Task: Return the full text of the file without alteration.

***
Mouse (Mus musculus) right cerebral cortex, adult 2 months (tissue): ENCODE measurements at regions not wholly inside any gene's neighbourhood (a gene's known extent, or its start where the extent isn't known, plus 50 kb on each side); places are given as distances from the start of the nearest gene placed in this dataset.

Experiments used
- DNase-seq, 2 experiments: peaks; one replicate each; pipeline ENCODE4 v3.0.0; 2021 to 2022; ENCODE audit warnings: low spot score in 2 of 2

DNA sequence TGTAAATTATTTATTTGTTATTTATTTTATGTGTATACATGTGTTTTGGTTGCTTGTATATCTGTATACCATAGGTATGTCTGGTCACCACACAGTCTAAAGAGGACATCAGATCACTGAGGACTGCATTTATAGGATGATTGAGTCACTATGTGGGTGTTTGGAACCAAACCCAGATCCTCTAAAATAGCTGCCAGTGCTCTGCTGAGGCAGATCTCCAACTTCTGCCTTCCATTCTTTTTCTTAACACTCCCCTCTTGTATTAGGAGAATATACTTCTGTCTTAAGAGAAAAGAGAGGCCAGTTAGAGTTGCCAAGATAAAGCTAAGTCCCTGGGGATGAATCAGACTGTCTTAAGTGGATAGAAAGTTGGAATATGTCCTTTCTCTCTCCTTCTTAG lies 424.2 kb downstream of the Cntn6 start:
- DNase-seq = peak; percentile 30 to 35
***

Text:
Mouse (Mus musculus) right cerebral cortex, adult 2 months (tissue): ENCODE measurements at regions not wholly inside any gene's neighbourhood (a gene's known extent, or its start where the extent isn't known, plus 50 kb on each side); places are given as distances from the start of the nearest gene placed in this dataset.

Experiments used
- DNase-seq, 2 experiments: peaks; one replicate each; pipeline ENCODE4 v3.0.0; 2021 to 2022; ENCODE audit warnings: low spot score in 2 of 2

DNA sequence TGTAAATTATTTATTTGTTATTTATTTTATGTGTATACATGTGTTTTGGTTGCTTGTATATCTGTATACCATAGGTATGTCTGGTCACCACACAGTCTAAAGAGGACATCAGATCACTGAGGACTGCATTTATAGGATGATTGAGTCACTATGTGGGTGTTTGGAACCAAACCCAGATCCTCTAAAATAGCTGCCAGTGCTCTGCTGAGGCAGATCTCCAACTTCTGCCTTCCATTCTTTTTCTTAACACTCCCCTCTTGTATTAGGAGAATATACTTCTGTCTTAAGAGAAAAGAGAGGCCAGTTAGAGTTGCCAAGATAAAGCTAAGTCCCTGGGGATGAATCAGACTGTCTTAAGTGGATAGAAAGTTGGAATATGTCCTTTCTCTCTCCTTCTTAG lies 424.2 kb downstream of the Cntn6 start:
- DNase-seq = peak; percentile 30 to 35